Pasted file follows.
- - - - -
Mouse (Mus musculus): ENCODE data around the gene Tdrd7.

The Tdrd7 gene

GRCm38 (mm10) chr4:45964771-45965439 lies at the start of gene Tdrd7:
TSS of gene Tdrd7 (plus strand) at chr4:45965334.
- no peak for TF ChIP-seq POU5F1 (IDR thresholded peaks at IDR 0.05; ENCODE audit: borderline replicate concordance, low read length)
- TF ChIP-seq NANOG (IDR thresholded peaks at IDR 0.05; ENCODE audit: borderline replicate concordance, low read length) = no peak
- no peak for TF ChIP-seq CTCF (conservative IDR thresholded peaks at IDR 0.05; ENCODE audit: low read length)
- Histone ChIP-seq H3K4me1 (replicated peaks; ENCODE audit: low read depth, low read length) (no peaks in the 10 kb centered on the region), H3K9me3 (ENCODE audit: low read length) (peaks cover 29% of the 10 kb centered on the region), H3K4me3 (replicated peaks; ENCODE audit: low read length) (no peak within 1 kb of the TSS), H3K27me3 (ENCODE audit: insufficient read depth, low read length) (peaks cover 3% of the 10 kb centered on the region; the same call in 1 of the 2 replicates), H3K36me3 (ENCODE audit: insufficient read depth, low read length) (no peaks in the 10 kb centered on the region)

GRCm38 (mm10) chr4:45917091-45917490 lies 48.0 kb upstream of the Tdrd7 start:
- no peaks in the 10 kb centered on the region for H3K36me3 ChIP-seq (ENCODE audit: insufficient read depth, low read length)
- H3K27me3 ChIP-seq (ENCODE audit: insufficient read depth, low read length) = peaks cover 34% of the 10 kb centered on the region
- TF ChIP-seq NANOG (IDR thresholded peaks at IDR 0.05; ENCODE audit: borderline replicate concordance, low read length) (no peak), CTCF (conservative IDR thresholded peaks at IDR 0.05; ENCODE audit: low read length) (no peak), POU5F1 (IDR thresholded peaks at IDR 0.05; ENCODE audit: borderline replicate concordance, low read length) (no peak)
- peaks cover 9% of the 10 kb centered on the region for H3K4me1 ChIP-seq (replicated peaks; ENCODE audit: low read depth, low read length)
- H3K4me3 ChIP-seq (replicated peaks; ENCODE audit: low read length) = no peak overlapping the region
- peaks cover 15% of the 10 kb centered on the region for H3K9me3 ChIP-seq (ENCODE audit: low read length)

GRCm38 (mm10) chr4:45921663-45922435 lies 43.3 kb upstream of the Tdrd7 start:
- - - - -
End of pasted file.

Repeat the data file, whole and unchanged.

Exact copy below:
Mouse (Mus musculus): ENCODE data around the gene Tdrd7.

The Tdrd7 gene

GRCm38 (mm10) chr4:45964771-45965439 lies at the start of gene Tdrd7:
TSS of gene Tdrd7 (plus strand) at chr4:45965334.
- no peak for TF ChIP-seq POU5F1 (IDR thresholded peaks at IDR 0.05; ENCODE audit: borderline replicate concordance, low read length)
- TF ChIP-seq NANOG (IDR thresholded peaks at IDR 0.05; ENCODE audit: borderline replicate concordance, low read length) = no peak
- no peak for TF ChIP-seq CTCF (conservative IDR thresholded peaks at IDR 0.05; ENCODE audit: low read length)
- Histone ChIP-seq H3K4me1 (replicated peaks; ENCODE audit: low read depth, low read length) (no peaks in the 10 kb centered on the region), H3K9me3 (ENCODE audit: low read length) (peaks cover 29% of the 10 kb centered on the region), H3K4me3 (replicated peaks; ENCODE audit: low read length) (no peak within 1 kb of the TSS), H3K27me3 (ENCODE audit: insufficient read depth, low read length) (peaks cover 3% of the 10 kb centered on the region; the same call in 1 of the 2 replicates), H3K36me3 (ENCODE audit: insufficient read depth, low read length) (no peaks in the 10 kb centered on the region)

GRCm38 (mm10) chr4:45917091-45917490 lies 48.0 kb upstream of the Tdrd7 start:
- no peaks in the 10 kb centered on the region for H3K36me3 ChIP-seq (ENCODE audit: insufficient read depth, low read length)
- H3K27me3 ChIP-seq (ENCODE audit: insufficient read depth, low read length) = peaks cover 34% of the 10 kb centered on the region
- TF ChIP-seq NANOG (IDR thresholded peaks at IDR 0.05; ENCODE audit: borderline replicate concordance, low read length) (no peak), CTCF (conservative IDR thresholded peaks at IDR 0.05; ENCODE audit: low read length) (no peak), POU5F1 (IDR thresholded peaks at IDR 0.05; ENCODE audit: borderline replicate concordance, low read length) (no peak)
- peaks cover 9% of the 10 kb centered on the region for H3K4me1 ChIP-seq (replicated peaks; ENCODE audit: low read depth, low read length)
- H3K4me3 ChIP-seq (replicated peaks; ENCODE audit: low read length) = no peak overlapping the region
- peaks cover 15% of the 10 kb centered on the region for H3K9me3 ChIP-seq (ENCODE audit: low read length)

GRCm38 (mm10) chr4:45921663-45922435 lies 43.3 kb upstream of the Tdrd7 start: